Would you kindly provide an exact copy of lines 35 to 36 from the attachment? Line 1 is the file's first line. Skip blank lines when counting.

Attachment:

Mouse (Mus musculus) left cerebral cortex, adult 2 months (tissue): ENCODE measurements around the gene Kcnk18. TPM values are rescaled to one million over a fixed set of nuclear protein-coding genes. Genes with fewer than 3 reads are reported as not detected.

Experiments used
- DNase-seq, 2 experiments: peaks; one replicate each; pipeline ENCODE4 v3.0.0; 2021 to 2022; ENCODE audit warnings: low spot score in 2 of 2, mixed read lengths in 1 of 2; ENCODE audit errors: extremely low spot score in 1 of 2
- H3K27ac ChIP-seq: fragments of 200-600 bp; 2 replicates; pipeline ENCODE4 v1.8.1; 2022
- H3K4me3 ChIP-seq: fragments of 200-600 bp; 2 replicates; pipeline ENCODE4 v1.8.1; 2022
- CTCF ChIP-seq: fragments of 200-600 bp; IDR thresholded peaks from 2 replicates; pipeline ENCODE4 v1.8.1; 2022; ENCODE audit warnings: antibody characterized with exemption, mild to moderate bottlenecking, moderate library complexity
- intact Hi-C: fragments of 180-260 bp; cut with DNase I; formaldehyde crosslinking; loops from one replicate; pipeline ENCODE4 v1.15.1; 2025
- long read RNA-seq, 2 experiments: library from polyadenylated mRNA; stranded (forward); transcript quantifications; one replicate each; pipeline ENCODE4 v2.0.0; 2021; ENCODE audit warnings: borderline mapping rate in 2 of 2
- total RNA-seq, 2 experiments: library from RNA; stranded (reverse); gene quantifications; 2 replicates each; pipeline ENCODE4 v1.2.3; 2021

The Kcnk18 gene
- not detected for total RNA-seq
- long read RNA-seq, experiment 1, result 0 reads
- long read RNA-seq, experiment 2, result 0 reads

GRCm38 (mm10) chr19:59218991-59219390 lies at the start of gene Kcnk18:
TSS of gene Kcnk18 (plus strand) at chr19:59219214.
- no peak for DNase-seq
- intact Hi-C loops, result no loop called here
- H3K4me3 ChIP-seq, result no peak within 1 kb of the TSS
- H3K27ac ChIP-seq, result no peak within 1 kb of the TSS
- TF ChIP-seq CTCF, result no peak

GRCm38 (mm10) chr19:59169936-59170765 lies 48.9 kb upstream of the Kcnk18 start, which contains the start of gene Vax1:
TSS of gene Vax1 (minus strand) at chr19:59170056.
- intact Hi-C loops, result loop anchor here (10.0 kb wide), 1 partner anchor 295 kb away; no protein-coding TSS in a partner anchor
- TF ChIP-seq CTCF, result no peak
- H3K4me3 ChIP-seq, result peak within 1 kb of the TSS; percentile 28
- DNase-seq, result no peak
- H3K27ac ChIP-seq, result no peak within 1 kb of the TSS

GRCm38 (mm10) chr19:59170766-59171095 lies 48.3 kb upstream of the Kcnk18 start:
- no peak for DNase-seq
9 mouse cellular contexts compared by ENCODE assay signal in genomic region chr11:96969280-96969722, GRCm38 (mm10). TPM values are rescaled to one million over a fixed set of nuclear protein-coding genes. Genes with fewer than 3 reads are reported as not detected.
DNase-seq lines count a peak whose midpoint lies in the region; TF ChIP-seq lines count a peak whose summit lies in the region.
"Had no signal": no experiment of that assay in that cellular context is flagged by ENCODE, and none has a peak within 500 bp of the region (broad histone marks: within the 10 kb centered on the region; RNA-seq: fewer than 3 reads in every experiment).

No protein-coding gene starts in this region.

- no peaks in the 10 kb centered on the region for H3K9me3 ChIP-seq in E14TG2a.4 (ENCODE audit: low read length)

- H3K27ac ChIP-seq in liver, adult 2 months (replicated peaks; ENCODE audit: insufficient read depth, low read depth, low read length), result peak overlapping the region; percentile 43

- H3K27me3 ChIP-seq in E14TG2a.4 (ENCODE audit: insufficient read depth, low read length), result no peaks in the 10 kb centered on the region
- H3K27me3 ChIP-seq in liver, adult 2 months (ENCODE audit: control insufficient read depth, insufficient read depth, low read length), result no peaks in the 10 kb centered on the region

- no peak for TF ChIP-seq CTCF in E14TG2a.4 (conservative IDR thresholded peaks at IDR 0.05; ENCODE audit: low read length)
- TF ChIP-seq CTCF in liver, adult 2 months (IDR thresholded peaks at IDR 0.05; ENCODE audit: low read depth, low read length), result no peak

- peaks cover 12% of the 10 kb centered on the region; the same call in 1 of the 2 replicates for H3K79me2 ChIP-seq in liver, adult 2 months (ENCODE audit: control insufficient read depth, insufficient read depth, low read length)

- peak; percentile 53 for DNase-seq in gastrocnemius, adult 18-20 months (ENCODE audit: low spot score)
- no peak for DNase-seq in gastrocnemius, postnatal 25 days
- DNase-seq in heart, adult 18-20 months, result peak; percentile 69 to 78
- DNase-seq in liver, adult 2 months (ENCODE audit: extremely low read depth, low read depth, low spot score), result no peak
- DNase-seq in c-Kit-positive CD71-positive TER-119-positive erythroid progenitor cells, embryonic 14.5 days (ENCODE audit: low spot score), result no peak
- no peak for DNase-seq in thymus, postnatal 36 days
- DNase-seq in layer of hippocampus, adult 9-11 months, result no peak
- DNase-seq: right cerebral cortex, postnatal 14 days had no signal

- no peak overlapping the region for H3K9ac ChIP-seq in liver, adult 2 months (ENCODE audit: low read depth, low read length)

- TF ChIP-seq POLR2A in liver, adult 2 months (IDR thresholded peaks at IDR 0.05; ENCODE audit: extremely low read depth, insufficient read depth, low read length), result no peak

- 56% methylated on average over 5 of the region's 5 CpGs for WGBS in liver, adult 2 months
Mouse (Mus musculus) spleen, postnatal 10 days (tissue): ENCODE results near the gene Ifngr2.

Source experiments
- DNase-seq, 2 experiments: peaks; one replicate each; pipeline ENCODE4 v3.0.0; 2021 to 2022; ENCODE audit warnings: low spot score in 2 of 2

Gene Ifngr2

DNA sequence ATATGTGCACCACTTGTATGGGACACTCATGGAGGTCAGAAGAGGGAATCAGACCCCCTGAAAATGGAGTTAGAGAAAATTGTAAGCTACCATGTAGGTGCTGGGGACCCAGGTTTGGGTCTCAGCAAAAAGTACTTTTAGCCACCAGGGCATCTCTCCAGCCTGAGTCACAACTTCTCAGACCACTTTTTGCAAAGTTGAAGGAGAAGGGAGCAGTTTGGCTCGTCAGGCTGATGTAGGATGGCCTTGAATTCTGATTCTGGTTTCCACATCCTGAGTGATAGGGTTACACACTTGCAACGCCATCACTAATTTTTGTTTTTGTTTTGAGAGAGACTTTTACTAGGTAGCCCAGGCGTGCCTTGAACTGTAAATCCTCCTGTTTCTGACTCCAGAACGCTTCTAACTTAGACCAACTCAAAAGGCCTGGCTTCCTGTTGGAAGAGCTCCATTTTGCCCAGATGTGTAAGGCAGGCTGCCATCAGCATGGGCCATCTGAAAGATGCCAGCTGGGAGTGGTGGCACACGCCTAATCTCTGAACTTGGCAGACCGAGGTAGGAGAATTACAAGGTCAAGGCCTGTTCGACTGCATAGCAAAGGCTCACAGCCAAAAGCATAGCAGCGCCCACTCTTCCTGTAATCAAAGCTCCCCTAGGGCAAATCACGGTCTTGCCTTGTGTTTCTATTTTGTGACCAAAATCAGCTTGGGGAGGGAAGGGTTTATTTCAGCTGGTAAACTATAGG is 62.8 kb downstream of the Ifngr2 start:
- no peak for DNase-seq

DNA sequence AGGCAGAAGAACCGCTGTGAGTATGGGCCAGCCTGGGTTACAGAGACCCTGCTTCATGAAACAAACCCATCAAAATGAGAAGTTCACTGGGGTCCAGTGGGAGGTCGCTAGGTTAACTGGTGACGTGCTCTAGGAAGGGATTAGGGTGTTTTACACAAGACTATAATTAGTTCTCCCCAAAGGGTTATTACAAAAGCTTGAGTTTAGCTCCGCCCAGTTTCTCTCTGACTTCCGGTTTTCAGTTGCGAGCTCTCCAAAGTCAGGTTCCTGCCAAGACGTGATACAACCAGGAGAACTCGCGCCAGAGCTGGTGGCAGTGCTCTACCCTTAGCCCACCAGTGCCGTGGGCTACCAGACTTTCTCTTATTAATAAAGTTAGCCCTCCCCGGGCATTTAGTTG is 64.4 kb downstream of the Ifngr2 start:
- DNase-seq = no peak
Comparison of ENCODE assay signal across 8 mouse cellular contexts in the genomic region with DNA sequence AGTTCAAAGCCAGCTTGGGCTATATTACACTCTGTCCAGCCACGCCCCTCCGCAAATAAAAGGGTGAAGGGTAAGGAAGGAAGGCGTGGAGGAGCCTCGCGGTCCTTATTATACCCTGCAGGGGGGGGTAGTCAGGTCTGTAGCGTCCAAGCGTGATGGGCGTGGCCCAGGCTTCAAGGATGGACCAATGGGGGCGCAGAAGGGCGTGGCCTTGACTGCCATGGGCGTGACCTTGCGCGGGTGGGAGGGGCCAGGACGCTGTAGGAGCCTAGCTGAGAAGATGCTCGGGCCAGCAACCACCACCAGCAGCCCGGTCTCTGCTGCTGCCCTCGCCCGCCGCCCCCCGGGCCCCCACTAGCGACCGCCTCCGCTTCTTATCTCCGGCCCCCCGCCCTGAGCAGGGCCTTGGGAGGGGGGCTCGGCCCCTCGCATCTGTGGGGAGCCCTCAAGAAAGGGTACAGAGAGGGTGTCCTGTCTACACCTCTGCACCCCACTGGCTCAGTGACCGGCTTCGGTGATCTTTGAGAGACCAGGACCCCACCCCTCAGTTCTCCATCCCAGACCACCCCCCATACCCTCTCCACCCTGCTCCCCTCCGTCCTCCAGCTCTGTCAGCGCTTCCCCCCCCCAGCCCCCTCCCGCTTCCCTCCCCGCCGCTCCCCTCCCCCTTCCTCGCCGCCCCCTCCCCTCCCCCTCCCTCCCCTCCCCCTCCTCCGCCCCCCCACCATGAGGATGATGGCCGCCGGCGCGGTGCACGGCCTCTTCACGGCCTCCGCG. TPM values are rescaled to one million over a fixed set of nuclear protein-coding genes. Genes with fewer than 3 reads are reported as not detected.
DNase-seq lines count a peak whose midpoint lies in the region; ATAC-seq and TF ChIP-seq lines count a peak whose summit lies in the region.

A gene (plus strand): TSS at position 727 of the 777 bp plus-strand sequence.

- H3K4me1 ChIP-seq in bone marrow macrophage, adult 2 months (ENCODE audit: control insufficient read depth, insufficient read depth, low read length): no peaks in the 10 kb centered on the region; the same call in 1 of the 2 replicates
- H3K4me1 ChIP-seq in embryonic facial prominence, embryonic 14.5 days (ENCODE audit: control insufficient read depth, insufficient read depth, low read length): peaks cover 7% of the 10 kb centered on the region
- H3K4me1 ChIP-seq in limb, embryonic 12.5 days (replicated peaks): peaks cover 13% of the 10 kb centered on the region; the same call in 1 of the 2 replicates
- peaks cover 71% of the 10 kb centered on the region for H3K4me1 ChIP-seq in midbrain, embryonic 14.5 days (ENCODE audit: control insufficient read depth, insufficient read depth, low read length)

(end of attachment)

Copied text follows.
- H3K27ac ChIP-seq in liver, adult 2 months (replicated peaks; ENCODE audit: insufficient read depth, low read depth, low read length), result peak overlapping the region; percentile 43

- H3K27me3 ChIP-seq in E14TG2a.4 (ENCODE audit: insufficient read depth, low read length), result no peaks in the 10 kb centered on the region